The analysis has now come full-circle, back again to the actual experience of the Art of the America’s wing at the MFA, which is what started me out on this project. The new wing, in addition to housing 5,000 artworks, also incorporates 16 interactive technology stations in 10 different galleries throughout the 4 floors. Not only do these multiple areas allow for interactive, educational exploration of the museum’s artworks, they also employ up-to-the-minute technology and a wide range of features. This post will examine the offerings of the MFA’s technology installations and will include some videos I made on my visit (for which I’ve created a YouTube account – the links within the text take you to the relevant videos).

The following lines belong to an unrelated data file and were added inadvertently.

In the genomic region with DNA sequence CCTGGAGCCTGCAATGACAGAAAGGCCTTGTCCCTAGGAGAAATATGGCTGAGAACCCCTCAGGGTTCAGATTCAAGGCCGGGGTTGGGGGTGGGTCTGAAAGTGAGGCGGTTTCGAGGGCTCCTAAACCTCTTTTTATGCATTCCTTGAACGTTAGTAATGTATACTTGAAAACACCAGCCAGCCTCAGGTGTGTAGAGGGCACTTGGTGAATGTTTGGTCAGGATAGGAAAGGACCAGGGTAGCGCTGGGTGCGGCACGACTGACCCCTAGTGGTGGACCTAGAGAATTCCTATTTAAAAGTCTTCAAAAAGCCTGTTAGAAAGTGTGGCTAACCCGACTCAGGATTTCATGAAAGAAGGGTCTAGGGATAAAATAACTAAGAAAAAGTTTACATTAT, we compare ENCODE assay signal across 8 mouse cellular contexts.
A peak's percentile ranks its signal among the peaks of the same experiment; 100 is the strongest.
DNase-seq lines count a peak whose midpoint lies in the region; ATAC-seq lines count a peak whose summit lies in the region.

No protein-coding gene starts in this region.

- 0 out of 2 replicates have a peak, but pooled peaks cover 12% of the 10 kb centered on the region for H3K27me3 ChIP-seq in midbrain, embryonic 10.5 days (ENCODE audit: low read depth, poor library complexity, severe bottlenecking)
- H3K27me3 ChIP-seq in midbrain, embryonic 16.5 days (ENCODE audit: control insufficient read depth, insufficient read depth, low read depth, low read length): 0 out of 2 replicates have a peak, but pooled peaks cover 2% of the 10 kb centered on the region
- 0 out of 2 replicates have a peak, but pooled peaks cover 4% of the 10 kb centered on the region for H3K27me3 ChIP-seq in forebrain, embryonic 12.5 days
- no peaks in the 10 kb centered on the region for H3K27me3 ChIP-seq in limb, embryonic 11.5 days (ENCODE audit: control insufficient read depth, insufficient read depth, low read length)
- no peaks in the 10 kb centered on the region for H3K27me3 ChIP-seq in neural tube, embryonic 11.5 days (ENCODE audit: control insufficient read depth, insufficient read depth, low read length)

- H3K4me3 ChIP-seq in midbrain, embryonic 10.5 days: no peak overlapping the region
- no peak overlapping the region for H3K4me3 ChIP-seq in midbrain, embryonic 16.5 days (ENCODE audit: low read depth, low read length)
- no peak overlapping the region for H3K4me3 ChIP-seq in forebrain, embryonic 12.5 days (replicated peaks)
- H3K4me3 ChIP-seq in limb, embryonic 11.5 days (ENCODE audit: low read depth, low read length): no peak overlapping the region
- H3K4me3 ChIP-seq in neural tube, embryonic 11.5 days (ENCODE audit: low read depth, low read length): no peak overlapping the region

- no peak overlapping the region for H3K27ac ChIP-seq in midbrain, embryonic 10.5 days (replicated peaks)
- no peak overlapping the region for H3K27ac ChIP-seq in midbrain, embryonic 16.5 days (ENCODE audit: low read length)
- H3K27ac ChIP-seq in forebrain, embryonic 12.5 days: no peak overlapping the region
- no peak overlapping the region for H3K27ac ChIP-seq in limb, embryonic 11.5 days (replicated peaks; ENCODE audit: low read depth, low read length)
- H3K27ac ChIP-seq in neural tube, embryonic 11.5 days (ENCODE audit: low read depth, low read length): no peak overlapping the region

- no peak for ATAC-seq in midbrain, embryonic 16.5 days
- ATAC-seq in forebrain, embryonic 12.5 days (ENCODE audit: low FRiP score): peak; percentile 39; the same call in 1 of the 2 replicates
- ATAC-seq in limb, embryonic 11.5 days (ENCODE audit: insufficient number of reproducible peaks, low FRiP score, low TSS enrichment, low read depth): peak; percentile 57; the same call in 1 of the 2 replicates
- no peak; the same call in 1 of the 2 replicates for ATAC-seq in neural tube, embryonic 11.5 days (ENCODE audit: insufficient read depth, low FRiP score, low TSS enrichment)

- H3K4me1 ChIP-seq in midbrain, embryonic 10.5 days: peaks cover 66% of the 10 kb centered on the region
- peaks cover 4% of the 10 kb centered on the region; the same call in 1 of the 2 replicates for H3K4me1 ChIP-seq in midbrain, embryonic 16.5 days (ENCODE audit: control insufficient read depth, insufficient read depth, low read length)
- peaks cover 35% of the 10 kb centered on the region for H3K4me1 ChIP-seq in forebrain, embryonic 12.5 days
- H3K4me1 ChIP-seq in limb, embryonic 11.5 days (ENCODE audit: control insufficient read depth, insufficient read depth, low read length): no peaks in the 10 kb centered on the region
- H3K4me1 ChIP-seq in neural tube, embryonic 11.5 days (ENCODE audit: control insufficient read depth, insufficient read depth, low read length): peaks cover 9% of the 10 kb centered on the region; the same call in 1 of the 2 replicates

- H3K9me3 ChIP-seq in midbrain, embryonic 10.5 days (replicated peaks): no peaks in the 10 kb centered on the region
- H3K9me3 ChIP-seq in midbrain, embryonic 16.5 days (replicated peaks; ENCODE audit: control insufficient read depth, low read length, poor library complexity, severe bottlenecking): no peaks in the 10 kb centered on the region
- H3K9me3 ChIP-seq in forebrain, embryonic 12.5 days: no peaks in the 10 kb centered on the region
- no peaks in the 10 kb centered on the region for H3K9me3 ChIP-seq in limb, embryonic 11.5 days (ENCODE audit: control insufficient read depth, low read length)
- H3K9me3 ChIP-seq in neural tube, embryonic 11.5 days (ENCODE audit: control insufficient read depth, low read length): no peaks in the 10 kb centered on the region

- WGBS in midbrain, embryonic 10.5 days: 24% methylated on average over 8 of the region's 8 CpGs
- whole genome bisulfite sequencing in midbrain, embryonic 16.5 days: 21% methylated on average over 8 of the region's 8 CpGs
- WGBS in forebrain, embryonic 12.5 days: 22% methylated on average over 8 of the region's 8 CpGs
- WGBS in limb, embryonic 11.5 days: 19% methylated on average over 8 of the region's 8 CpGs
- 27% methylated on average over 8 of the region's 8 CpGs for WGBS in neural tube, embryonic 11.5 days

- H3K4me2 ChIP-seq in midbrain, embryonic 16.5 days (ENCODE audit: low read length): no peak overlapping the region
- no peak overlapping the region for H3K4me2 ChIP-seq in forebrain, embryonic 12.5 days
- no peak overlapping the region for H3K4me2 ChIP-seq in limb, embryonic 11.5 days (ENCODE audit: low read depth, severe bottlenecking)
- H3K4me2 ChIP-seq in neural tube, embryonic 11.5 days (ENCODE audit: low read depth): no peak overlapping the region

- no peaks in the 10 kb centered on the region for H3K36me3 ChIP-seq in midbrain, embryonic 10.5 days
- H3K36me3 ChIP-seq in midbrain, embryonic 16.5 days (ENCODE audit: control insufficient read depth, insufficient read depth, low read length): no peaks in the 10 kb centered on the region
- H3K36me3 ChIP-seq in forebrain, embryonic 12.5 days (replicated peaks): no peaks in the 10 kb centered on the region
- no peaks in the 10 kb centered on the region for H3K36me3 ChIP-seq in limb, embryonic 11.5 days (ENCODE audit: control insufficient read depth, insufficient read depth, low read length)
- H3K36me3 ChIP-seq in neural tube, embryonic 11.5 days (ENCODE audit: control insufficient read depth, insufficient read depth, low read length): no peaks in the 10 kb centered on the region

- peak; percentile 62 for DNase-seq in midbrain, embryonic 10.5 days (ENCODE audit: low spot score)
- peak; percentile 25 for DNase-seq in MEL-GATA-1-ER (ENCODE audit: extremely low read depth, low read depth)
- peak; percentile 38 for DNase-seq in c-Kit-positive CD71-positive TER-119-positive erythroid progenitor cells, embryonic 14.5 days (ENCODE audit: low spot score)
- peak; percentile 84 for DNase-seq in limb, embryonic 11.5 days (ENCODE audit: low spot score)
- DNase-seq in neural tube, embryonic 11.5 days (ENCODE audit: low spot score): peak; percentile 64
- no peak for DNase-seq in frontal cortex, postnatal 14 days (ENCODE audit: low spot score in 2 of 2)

The first encounter with this technology we had on our visit to the new wing was on the ground floor, in the Pre-Colombian gallery. A technology station was set to the right of the main entrance to the gallery, and provided an in-depth, interactive look into the iconography of Mayan vases. The touchscreen features the ability to select a vase, roll it out to view the entire round design all at once, and to zoom in on elements to get a closer examination. The screen also provides additional information about the meaning of the iconography of the parts of the vase, and provides it for whatever aspect is selected. The tool was so fun to use, I had to remind my boyfriend to stop messing with it so we could go actually look at the real vases in the display case a few feet away. This is, of course, the main issue that comes up with adding technological aspects within museum galleries – people become so consumed with the onscreen images, that they might not take the time to examine the true object. Luckily, the way in which the actual vases were installed were compelling enough to override this urge.